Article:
September 9, 2016
Waterworks taps desire
By Pam Danziger
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Worth a double take. This is the most important point: “You have to think more strategically,” Mr. Ramey said. “You have to expand your prospect base with marketing if you want to grow.”
I agree with nearly everything in this article, but am a bit perplexed by the author’s reference to Waterworks as “new”. They’ve been around for over 30 years. Did RH recently acquire them? Or were they recently re-branded? A few days ago I saw a sponsored post from Waterworks show up in my Instagram feed, so they are definitely marketing successfully. I’d just like to know more about their brand’s story and how it relates to the trends cited in this article!
Pity those at NYICS having to endure this tiresome trope. Pam and Chris are languishing in this article still rubbing the genie’s bottle. Even though they are both professional colleagues, I am afraid that their collective lament and presumptuous prescript for therapeutic remedies to ‘market better’ and thereby thwart DIY are passé. Their provocative title blares that marketing ‘trumps’ quality (pun intended), and extols hollow claims to just believe the fanciful imagery. Sound familiar?
What’s now and forever current is that the best of the best in design at home — interior design professionals and their trade resources — have for decades been leaders in the market for those who appreciate the finest. And now through design magazines, show houses and countless open-houses featuring innovative design and decor, these consumer advocates continue to inspire and inform design enthusiasts with even more appeal and authenticity. Pam and Chris seem to be cheering from the sidelines.
Their wishful thinking argues that mass retail can somehow market their way into class and custom decor. RH is only the latest aspirant — a gateway drug that pushes consumers to rehab after the buzz wears off and professional designers come in to remedy the mess. No bilious brand blather will mitigate failures in product quality. Yes, Chris, quality still matters no matter how much branding is spread between the lines. And are you really suggesting that consumer confidence can be captured on the backs of mail carriers trying to deliver those bricks of banality from RH?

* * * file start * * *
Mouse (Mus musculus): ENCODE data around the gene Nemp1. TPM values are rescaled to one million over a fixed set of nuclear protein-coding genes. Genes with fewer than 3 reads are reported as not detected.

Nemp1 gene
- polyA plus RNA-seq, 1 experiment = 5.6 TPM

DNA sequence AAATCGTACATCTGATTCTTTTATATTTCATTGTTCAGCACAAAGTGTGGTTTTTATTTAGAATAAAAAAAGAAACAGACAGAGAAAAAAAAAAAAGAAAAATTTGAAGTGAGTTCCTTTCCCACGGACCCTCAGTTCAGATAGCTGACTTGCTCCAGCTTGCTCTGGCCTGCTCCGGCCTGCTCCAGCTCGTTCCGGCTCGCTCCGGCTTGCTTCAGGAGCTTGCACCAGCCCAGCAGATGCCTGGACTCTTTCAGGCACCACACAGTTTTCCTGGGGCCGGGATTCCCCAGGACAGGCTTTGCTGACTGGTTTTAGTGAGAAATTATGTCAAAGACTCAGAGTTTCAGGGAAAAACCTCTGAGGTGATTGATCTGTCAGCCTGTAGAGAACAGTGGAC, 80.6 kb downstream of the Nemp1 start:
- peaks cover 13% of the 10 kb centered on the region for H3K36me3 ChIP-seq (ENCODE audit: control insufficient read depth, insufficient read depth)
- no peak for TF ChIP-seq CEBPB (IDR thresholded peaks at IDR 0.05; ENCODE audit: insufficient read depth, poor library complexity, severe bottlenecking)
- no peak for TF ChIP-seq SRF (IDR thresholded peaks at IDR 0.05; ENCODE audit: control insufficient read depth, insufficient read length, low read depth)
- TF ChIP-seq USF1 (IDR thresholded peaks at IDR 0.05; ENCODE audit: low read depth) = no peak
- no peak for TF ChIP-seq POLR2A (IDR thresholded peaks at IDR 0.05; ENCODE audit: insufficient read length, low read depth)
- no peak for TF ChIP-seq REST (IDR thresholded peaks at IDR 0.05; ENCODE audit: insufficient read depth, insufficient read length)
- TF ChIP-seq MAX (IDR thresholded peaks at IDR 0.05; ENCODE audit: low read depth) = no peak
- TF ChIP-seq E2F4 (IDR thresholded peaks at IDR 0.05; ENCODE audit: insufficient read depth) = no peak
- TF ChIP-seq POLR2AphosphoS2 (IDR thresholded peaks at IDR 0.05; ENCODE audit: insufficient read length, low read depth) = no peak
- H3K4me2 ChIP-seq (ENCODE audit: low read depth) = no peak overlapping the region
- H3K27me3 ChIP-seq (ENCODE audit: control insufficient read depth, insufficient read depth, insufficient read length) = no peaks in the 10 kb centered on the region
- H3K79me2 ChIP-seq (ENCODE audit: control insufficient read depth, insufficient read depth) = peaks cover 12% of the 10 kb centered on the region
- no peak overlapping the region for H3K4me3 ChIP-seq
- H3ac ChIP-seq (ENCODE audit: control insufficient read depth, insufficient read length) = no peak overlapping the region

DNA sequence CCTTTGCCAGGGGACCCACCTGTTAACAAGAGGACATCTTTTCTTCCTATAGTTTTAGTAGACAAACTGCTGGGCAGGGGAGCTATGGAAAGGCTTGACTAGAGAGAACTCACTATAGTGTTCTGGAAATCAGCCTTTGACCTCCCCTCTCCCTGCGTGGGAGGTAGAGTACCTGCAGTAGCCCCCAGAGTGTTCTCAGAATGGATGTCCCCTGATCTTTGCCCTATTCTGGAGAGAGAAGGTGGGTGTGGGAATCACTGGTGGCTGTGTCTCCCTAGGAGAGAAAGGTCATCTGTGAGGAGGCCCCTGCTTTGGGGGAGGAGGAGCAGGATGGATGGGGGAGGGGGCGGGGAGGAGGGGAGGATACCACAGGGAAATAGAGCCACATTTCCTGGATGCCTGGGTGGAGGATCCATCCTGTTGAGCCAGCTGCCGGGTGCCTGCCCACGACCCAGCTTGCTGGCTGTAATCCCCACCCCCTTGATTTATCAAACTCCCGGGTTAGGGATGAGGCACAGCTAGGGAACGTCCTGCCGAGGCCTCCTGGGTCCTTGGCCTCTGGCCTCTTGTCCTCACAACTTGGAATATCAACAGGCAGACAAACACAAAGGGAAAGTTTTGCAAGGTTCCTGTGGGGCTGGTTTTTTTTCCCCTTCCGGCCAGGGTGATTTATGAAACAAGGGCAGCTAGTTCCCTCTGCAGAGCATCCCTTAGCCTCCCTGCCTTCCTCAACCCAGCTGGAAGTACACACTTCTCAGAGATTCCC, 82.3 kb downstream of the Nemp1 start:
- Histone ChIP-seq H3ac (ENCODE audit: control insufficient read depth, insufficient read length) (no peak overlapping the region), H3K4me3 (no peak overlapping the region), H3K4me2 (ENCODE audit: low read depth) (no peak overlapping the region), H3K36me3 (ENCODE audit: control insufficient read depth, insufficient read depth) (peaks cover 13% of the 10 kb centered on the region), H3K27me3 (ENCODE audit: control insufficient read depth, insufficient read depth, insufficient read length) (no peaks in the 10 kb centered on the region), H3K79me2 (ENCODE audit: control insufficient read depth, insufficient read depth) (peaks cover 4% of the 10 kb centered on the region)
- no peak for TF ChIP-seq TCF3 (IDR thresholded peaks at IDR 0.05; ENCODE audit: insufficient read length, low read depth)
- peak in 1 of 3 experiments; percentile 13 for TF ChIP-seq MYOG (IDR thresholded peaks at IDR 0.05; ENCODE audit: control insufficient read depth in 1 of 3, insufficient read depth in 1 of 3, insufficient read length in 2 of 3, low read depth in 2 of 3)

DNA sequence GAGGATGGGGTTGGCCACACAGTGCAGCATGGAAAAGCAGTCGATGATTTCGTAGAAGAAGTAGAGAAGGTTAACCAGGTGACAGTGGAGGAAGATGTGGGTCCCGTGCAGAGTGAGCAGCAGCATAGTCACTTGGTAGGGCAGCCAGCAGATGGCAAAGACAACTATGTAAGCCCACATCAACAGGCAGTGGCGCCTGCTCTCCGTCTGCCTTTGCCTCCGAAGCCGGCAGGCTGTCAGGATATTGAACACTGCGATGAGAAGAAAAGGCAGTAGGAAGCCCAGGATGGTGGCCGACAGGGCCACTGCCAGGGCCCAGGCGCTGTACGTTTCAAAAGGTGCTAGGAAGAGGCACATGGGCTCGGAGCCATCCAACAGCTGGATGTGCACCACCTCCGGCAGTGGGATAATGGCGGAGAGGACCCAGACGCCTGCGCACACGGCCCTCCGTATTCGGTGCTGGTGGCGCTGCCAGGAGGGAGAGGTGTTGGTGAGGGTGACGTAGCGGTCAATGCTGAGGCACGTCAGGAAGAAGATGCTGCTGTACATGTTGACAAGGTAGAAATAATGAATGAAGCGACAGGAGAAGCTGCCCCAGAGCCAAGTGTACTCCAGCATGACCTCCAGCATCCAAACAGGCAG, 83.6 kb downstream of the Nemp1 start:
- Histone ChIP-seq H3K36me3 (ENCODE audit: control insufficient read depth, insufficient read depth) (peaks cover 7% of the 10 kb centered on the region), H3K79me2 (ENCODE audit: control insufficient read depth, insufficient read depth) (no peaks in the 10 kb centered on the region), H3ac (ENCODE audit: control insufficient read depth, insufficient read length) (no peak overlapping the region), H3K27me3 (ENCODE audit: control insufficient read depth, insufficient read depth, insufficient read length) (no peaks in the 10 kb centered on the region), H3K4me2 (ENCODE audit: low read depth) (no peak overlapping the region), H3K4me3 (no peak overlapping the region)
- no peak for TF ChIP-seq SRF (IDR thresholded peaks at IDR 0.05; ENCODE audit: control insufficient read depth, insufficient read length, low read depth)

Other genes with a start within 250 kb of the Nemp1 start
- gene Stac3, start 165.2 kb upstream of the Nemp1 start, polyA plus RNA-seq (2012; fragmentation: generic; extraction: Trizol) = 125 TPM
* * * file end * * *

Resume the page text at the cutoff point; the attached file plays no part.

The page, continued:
You’re missing it. The code you misread is the difference between RH, other mass DIY platforms and the community of designers and their trade resources. The retail brands strike their pose by stage-crafting facsimiles of original designer’s work and then go about selling commodities to impulse buyers. Sure, there’s a market for that. But the design ecosystem of designers, makers, showrooms, design centers, magazines and innovative online sources of knowledge, on the other hand, doesn’t keep gates as you suggest. It does afford homeowners a carefully considered choice: to think before they buy and customize furnishings around their life style. And when they do, trade resources win big, too. That’s a value added system that drives business. That’s marketing.
And so is word of mouth. This form of magical messaging isn’t code for ignorance as you suggest. It is for those in the know, a nuanced-abbreviation for sophisticated strategies involving ‘prosumers,’ ‘key influencers,’ ‘clientelling’ and sincere referral mechanisms to forge intimate and long-lasting relationships with active sources of new business (strategies this newsletter reports on frequently).
What consumers want is a luxurious design experience, one that is unique to them — designed for them with carefully curated selections. Uniqueness — a hallmark of luxury — that’s what’s new. And what’s new, too, is a national marketing campaign aimed squarely at consumers’ desire to DoItFor … themselves by hiring a designer.
Your ‘solution’ to “bring brands forward” without taking an upright position on any strategies worth considering other than to “do better marketing” lands with the same thud that those RH bricks do.